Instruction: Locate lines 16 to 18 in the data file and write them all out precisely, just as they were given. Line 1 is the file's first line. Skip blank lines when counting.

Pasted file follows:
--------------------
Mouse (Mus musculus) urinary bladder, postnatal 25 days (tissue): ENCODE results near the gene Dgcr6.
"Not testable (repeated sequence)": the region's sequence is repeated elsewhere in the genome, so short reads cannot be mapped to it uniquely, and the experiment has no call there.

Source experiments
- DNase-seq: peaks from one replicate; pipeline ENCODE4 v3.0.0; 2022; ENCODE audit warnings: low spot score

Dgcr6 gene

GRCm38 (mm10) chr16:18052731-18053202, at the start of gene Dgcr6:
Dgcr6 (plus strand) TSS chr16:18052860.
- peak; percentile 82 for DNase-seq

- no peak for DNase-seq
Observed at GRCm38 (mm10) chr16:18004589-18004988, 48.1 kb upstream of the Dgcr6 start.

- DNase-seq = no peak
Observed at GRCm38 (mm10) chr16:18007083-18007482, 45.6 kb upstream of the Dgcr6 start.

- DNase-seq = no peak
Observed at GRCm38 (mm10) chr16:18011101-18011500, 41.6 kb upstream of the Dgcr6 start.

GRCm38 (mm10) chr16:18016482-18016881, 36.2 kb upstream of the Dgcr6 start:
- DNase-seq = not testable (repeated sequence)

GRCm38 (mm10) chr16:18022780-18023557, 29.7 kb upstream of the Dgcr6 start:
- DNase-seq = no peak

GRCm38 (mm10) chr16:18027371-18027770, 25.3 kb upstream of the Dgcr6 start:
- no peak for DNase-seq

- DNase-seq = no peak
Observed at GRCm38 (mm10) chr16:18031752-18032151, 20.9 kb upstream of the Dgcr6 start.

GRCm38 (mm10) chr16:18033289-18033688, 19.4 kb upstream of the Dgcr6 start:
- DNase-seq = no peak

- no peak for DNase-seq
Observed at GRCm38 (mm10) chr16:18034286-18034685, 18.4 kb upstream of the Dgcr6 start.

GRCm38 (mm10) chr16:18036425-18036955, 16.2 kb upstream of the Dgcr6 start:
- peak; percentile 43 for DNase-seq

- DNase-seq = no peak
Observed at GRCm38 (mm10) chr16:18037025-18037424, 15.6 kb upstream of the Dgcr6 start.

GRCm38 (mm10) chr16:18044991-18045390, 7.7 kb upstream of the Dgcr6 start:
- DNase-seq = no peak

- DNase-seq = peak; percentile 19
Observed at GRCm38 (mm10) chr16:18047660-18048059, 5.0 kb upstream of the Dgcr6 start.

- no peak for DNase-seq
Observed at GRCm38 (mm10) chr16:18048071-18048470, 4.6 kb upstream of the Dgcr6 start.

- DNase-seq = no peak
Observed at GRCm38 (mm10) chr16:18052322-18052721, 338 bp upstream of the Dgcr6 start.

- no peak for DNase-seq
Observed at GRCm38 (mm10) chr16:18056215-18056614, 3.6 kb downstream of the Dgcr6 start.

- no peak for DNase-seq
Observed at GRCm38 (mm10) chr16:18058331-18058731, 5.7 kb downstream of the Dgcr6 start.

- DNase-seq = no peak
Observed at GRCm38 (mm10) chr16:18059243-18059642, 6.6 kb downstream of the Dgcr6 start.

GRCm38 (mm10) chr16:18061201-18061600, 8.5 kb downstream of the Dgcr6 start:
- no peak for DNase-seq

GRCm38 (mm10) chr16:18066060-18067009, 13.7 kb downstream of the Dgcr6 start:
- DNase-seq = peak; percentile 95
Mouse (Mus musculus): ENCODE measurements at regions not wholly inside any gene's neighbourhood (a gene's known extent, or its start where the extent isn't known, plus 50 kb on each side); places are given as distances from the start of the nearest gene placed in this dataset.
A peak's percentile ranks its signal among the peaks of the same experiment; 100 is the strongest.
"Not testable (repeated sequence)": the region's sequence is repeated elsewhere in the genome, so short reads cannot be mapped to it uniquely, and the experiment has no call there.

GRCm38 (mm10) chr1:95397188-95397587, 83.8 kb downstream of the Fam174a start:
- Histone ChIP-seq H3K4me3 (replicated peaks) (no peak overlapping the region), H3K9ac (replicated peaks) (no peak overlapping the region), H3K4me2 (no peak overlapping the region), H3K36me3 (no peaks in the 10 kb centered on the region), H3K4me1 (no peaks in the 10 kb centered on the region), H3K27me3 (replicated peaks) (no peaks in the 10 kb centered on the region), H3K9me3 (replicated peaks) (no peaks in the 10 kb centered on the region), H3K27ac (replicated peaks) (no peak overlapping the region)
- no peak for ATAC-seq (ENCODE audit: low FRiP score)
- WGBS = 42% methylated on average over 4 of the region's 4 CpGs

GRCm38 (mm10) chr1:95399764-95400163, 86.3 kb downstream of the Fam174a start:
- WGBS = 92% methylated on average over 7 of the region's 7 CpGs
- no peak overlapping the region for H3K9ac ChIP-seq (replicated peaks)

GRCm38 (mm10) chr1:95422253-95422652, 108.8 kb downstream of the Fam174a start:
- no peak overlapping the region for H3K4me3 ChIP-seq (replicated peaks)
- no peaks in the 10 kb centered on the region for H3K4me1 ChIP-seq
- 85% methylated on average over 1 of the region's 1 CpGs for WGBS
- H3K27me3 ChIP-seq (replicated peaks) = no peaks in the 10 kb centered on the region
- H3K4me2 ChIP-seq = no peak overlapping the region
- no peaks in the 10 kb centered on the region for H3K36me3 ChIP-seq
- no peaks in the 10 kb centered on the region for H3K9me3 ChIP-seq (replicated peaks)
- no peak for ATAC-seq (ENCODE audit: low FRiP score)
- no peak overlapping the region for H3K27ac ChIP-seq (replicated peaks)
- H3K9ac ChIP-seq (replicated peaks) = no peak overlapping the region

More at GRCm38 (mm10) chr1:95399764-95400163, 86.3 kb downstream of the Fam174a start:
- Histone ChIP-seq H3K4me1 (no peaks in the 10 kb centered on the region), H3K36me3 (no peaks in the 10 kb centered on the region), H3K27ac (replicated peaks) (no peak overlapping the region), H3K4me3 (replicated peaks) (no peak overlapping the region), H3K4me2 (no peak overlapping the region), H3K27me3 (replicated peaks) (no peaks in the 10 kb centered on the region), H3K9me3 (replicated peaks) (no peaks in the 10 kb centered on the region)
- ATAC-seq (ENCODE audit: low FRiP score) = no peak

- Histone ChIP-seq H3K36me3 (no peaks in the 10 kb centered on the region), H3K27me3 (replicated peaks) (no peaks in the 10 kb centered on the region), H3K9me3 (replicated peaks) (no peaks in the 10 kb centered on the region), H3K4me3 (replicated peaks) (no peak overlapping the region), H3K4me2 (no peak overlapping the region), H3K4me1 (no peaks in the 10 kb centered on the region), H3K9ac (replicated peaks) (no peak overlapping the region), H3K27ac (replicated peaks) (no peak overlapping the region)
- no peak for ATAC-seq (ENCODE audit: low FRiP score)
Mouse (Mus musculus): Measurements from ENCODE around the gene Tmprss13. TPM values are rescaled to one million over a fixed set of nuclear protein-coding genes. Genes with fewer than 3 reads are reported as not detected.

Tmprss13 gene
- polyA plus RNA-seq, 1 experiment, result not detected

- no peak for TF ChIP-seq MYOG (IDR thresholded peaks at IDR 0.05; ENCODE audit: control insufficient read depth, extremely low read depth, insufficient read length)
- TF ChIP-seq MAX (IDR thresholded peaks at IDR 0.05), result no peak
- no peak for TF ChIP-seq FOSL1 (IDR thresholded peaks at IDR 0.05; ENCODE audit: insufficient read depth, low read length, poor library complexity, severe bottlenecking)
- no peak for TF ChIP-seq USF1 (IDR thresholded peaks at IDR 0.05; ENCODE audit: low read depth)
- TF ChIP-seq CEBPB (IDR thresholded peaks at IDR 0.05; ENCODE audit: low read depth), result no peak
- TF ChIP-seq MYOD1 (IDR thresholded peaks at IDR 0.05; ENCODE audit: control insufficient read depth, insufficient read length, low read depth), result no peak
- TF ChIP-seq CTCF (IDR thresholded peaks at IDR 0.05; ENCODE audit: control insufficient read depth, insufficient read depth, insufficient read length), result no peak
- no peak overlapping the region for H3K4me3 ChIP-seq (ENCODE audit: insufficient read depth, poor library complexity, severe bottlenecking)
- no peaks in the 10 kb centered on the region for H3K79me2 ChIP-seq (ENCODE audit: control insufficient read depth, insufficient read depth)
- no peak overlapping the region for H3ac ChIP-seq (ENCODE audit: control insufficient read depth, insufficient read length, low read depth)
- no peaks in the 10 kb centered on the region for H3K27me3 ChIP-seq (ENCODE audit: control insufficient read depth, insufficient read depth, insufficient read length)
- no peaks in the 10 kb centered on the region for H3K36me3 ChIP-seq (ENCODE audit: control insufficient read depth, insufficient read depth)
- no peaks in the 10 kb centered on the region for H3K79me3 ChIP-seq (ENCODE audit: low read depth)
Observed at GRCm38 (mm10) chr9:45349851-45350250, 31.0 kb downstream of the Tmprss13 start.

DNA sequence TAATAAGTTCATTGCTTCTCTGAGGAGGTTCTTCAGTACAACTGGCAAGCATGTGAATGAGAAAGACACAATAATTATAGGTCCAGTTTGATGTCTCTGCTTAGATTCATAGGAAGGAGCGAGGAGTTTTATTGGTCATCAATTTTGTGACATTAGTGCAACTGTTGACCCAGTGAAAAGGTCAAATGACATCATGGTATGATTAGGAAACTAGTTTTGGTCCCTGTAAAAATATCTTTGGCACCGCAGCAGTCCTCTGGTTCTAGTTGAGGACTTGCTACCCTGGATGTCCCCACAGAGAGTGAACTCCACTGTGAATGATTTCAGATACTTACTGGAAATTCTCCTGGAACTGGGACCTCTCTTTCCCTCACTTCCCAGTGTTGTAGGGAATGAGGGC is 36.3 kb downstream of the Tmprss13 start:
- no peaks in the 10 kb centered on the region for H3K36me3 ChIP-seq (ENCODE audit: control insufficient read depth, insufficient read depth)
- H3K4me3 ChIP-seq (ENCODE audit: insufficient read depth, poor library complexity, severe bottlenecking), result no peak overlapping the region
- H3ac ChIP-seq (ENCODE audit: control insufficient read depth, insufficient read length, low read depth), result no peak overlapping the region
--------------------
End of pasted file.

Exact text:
- DNase-seq = not testable (repeated sequence)

GRCm38 (mm10) chr16:18022780-18023557, 29.7 kb upstream of the Dgcr6 start:
- DNase-seq = no peak